Democracy ‘strange and distant’ to Scots

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SCOTLAND is the least democratic nation at a local level of any in Europe leading to widespread disinterest in regional politics across the country, according to a new report by a leading think-tank.

The study, by the Jimmy Reid Foundation, concludes that whereas voters in many countries in continental Europe will know friends, family or neighbours who routinely contest elections to represent their communities, local politics in Scotland is “strange and distant”. It warns that, with no reform, politics will become “the preserve of a tiny cadre of professional politicians who are separate from the rest of society.”

The report has been published ahead of Thursday’s local government elections in Scotland in which only one third of the electorate is expected to turn out to vote. The Foundation says it is no wonder that the electorate is switched off when they feel so “removed” from local politics, and suggests that a new layer of local democracy should be created, copying systems in Germany, where individuals are elected to represent smaller localities. The aim should then be to drive as much power down to this level as possible, giving communities far more say over how they organise local services.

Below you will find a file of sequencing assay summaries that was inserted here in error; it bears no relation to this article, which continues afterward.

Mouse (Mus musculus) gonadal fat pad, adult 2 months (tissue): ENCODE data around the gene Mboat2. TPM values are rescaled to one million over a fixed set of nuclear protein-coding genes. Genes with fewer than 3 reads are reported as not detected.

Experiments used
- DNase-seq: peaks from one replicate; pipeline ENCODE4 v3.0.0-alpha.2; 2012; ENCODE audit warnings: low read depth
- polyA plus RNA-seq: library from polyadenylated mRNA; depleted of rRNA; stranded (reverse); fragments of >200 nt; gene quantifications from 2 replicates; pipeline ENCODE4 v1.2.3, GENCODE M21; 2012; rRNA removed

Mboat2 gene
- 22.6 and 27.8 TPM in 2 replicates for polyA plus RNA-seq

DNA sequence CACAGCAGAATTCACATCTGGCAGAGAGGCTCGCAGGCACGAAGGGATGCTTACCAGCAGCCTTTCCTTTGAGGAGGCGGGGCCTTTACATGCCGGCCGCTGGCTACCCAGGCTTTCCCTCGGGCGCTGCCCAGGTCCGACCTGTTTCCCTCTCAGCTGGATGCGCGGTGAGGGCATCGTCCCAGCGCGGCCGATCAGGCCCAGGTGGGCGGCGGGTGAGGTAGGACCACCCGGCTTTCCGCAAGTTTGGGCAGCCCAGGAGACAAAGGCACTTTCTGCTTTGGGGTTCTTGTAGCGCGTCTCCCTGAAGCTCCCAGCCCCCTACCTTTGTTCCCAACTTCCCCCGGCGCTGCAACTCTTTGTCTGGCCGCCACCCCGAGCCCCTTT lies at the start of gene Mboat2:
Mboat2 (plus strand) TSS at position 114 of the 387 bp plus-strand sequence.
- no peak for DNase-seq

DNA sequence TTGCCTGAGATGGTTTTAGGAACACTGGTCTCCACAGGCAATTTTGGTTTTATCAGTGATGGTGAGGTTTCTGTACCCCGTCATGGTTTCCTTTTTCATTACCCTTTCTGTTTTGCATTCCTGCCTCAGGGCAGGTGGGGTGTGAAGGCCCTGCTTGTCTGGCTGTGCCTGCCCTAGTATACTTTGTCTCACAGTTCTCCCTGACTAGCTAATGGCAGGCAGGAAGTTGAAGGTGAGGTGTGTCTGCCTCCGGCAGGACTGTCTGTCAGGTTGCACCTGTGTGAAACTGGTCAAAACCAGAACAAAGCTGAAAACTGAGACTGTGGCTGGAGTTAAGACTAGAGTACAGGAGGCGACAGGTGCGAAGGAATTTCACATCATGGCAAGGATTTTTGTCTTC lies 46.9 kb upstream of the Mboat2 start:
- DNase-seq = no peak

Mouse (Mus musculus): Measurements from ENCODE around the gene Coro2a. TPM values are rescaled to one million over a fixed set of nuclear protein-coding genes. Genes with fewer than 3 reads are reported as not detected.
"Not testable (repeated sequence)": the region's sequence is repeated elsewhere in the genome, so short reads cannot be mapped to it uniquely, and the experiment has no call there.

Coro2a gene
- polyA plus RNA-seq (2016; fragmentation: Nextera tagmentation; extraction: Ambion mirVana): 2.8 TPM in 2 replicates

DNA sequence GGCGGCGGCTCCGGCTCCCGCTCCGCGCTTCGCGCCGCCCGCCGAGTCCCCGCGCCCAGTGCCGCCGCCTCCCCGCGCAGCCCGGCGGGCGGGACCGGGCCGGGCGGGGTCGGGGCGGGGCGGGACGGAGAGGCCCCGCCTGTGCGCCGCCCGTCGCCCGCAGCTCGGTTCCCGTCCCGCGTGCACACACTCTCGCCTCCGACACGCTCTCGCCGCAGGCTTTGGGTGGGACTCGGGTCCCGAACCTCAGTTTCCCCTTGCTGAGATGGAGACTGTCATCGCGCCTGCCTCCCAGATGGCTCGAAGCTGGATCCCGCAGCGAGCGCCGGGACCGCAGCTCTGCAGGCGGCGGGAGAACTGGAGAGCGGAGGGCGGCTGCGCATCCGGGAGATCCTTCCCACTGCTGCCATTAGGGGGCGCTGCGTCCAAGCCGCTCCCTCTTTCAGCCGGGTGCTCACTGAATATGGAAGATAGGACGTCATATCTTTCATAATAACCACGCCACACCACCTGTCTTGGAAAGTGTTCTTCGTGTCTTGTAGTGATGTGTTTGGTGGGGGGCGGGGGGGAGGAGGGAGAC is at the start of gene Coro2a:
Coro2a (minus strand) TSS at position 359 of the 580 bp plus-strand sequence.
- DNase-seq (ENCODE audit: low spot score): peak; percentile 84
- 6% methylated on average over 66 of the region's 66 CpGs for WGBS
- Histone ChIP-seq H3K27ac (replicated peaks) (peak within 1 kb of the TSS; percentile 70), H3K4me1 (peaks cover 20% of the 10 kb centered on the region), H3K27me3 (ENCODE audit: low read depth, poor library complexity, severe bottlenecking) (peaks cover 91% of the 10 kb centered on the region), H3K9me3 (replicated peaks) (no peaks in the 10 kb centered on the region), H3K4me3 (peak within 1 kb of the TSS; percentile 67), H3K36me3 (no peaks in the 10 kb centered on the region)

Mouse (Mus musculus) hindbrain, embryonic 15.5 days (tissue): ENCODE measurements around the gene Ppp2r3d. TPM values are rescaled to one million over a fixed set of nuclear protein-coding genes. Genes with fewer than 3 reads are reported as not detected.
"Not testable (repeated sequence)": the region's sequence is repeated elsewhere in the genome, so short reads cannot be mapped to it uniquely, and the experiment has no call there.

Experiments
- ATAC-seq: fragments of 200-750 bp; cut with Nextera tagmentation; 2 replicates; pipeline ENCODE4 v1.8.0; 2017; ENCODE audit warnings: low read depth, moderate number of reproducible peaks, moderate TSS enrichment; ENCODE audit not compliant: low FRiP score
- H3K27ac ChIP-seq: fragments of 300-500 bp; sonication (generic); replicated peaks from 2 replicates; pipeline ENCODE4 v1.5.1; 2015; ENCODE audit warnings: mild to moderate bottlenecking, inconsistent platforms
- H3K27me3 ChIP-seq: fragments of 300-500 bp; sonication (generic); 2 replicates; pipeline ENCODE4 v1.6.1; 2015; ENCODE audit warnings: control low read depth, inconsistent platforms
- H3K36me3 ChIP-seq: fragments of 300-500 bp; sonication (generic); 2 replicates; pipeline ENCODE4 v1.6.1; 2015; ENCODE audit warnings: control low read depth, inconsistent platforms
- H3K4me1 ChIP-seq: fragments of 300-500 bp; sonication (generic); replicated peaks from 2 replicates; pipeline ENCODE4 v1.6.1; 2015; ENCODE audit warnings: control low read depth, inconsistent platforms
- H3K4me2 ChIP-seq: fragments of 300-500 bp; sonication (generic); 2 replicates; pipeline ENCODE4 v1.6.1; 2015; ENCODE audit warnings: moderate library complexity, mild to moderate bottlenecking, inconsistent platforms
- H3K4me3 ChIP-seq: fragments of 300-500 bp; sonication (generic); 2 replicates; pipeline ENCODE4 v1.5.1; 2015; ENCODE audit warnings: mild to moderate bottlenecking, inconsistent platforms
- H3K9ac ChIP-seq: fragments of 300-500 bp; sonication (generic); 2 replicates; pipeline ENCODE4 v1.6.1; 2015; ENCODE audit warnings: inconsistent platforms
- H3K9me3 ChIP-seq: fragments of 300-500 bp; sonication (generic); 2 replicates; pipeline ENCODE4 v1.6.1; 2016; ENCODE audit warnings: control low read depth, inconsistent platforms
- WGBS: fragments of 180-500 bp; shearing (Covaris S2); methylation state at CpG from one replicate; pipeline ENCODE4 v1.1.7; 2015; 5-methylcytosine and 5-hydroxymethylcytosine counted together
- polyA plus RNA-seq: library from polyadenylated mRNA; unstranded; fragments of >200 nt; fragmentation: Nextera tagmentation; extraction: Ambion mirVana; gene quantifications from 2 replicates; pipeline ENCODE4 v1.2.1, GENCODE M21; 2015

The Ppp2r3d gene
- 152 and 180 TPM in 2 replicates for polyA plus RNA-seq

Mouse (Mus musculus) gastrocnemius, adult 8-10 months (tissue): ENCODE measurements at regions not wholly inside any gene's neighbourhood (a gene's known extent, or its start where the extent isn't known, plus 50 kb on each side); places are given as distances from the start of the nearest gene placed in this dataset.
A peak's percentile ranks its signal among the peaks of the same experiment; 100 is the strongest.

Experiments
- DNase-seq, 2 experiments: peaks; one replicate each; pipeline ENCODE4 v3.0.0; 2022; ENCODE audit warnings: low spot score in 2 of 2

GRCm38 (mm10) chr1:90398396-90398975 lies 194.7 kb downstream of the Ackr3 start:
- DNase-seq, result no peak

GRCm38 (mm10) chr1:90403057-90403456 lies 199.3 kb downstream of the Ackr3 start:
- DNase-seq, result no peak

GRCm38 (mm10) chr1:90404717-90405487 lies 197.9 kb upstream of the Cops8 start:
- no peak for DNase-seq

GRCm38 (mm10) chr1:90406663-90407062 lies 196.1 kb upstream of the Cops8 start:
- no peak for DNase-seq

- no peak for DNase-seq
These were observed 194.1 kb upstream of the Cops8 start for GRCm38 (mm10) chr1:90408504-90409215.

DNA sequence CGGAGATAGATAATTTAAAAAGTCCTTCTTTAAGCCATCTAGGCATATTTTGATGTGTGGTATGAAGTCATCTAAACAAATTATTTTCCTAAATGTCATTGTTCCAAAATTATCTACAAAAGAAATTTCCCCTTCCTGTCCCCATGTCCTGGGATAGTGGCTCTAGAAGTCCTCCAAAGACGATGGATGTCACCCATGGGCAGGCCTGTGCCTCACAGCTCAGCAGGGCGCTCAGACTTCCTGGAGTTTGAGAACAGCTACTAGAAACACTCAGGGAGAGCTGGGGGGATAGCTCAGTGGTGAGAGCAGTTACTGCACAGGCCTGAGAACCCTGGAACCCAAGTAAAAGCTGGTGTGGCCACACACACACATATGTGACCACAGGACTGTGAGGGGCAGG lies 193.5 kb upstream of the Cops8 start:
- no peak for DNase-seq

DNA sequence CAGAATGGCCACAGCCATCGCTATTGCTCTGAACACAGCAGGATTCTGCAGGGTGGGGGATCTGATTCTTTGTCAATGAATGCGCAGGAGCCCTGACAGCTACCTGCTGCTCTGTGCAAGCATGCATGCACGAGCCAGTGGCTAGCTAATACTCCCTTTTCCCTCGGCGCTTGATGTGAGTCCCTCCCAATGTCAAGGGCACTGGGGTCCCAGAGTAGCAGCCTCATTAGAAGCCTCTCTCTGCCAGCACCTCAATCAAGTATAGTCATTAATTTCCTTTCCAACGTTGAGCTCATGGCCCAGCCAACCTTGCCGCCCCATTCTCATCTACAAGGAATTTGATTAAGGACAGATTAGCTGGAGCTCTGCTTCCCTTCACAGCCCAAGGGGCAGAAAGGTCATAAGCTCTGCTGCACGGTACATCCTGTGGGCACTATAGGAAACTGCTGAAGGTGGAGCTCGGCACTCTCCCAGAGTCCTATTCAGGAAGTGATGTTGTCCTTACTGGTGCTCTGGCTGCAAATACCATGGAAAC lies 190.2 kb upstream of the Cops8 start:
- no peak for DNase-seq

Robin McAlpine, Director of the Jimmy Reid Foundation and one of the report authors, said: “At the local level in Scotland, the administration is basically fine, but the democracy is an absolute disaster. I don’t think anyone really believes they can use their vote to change their community any more. That just can’t be acceptable.”

The Foundation’s report compared Scotland to another nine other European countries, including the UK as a whole. Scots were found to be the least likely to have got involved in local politics. In Norway, one in 84 people stood for election, in Sweden one in 145, while in Scotland the figure is one in 2,071.

The ratio of people to councillors in Scotland is also higher than anywhere else, at one for every 4,270 people. In France, the report says, the figure is one for every 125 people. Even in the UK as a whole, the figure is far lower, at one for every 2,860.

Scotland’s 32 councils also, on average, are the largest geographically in Europe, and also serve the largest number of people, with a figure of 163,200 voters. The average EU council services 5,630 voters, the report declares.

The report comes amid long-standing claims that local government in Scotland has been largely overshadowed over the last decade as attention has turned to the Scottish Parliament. In England, referenda will be held this week on whether to introduce new directly elected mayors across the country – plans opposed by the Scottish Government in Edinburgh.

But the Foundation’s report does not believe that elected provosts or a major re-organisation of councils would be the panacea to solve the problems in councils. Rather, it suggests that new “local councils” should be created of varying sizes.